MEPs to vote on first female EU Commission president
Ursula von der Leyen, currently the German defence minister, has been nominated to take over from Jean-Claude Juncker.
The European Parliament will decide later whether or not to block the appointment of Ursula von der Leyen as the new president of the European Commission.
Ms von der Leyen, currently the German defence minister, was nominated to take over from Jean-Claude Juncker (Below) by the leaders of EU countries at a marathon three-day summit in Brussels two weeks ago.
The 751 MEPs of the European Parliament in Strasbourg will vote this evening in a secret ballot.
Ms von der Leyen needs 374 votes in order to secure the job but anything less than 400 would give her a weak mandate.
She has spent the past two weeks trying to secure her position by promising policy pledges to the various different political groupings in the parliament whose votes she needs.
It has emerged that the current secretary-general of the commission Martin Selmayr, a controversial shadowy figure who has wielded significant power under Mr Juncker, will not continue if she gets the job.
Her pitch culminated with a speech earlier in the parliament chamber setting out her agenda for Europe.
It is expected that the vote could be tight.
The group representing green parties from across the union has already said it will not be supporting her nomination.
This could put her in the unusual, controversial and contradictory position of having to rely on votes from far-right parties in order to be voted in.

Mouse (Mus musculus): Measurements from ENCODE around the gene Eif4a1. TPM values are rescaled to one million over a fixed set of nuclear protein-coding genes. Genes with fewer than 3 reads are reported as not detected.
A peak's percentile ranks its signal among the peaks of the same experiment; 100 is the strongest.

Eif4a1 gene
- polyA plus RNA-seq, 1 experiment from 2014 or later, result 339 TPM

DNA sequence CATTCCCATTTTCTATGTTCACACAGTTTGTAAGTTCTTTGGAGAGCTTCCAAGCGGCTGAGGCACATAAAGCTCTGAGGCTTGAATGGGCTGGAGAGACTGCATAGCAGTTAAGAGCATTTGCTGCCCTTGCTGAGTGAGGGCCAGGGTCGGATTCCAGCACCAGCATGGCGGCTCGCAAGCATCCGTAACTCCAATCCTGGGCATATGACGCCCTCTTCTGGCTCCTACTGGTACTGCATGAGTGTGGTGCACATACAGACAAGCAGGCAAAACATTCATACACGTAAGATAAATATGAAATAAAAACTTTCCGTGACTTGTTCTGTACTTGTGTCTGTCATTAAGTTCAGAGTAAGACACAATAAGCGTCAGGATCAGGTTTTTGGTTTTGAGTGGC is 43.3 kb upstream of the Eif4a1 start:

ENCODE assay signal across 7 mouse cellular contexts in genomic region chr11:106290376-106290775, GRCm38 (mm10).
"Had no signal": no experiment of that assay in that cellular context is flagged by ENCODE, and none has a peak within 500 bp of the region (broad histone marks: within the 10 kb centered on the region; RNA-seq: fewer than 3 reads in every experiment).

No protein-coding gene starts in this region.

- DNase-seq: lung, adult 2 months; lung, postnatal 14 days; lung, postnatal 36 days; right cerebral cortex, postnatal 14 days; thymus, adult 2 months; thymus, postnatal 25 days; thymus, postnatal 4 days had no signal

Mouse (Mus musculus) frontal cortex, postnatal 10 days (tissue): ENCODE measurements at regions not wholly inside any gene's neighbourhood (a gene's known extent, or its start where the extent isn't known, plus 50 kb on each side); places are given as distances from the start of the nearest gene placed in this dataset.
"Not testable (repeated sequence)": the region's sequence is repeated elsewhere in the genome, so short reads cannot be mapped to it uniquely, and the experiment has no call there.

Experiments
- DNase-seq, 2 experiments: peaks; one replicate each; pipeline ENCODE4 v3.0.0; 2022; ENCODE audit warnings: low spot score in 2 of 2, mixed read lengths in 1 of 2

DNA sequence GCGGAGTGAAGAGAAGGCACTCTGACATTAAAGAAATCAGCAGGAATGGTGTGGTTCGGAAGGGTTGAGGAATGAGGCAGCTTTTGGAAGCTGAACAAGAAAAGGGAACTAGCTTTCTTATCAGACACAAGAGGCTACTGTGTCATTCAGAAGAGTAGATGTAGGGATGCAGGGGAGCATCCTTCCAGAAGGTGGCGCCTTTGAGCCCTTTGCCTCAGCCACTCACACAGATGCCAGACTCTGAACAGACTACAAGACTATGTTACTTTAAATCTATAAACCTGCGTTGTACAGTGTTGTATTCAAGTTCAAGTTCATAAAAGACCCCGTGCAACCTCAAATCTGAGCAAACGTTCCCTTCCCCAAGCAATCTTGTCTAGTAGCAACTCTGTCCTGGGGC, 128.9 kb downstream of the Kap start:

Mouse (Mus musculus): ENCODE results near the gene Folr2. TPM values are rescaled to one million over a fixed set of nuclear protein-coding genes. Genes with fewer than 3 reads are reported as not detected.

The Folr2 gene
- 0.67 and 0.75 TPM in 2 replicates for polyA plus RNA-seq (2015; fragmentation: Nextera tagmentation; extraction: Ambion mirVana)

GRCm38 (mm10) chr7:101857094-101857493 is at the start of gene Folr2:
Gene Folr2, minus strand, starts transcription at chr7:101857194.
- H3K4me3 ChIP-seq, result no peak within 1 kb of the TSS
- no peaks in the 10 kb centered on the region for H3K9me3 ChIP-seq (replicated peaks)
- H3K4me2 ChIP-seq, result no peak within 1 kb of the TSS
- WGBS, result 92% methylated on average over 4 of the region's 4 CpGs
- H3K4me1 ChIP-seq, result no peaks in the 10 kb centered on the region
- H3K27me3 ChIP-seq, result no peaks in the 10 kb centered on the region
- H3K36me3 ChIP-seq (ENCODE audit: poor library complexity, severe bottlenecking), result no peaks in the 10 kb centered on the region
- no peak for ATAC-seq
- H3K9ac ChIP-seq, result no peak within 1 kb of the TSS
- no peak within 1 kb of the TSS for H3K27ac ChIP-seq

She is a member of Germany’s centre-right Christian Democratic Unionist (CDU) party and is a close ally of Chancellor Angela Merkel.
Ms von der Leyen has already said that she will stand down as German defence minister.
She said in a tweet on Monday: “Tomorrow I will ask for the confidence of the European Parliament.
“Regardless of the outcome, I will step down as Minister of Defence on Wednesday in order to serve Europe with all my strength.”
Her challenge is to make several different political groups from across the spectrum happy enough to vote for her.
The fact that she would be the commission’s first ever female president will hold some weight for MEPs.
She is from a centrist political party with values that should appeal to the majority of MEPs.
But against that is the fact that the EU member state leaders ended up ditching the “lead candidate” system in which the parliament proposed the candidates for commission president.
That angered a significant number of MEPs from across the board.
She is overtly a federalist who has said she would like to see a United States of Europe, though she conceded that it would not be likely in her lifetime.
On Brexit, she has said that she is open to a further extension if the UK requests it and there is good reason for it.
However no real changes should be expected in the EU stance on Brexit under her leadership because it is the EU member state leaders who drive the Brexit policy.
The commission and its president simply enact the mandate given to them.
WAV Comment – like stopping 70,000 Romanian sheep being exported to the Middle East in temperatures way above the maximum set under EU Reg 1/2005 – or not ! – Yes, NOT.